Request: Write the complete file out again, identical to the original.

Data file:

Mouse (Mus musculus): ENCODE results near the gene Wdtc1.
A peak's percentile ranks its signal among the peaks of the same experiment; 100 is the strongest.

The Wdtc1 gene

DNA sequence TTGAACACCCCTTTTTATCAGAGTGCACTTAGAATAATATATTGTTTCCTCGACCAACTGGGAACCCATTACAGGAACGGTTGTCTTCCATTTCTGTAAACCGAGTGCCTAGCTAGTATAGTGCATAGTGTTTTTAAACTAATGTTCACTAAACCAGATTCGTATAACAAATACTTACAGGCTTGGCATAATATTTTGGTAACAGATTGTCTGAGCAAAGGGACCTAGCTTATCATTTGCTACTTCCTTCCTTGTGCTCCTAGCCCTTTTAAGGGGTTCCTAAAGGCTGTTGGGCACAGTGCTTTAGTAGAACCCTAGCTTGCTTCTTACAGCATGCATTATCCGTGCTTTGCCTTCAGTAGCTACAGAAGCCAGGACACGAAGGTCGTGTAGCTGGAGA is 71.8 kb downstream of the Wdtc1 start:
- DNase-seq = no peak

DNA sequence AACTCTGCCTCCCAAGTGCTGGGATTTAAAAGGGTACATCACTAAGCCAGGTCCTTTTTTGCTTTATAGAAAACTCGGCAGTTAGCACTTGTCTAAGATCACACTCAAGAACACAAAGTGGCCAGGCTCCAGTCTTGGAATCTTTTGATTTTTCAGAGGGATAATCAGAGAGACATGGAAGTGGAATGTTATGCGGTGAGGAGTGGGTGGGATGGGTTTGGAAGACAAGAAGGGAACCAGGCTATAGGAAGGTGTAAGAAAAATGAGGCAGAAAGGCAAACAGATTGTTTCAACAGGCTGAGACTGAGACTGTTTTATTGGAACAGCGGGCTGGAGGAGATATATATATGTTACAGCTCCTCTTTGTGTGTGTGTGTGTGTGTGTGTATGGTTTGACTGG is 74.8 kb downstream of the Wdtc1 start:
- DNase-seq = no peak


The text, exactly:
Mouse (Mus musculus): ENCODE results near the gene Wdtc1.
A peak's percentile ranks its signal among the peaks of the same experiment; 100 is the strongest.

The Wdtc1 gene

DNA sequence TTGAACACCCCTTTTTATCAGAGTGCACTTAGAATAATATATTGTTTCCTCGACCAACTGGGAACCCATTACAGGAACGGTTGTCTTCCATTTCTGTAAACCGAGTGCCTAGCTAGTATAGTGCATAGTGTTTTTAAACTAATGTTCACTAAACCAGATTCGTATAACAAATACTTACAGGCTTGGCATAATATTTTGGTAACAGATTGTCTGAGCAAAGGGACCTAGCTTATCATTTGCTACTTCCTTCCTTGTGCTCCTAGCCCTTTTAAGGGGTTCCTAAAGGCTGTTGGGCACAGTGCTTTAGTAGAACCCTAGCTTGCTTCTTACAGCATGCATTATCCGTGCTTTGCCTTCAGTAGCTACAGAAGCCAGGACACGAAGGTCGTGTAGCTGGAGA is 71.8 kb downstream of the Wdtc1 start:
- DNase-seq = no peak

DNA sequence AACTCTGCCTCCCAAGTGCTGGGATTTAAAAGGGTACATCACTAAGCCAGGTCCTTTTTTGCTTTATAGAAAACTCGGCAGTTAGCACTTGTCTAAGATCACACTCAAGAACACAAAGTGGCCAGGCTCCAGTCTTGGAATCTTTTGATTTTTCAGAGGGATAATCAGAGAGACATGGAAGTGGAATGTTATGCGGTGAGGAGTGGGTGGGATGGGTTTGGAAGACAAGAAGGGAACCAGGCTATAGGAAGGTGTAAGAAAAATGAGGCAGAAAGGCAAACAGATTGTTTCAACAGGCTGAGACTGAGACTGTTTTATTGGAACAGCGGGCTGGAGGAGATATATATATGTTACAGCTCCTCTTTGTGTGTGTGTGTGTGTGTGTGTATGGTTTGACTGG is 74.8 kb downstream of the Wdtc1 start:
- DNase-seq = no peak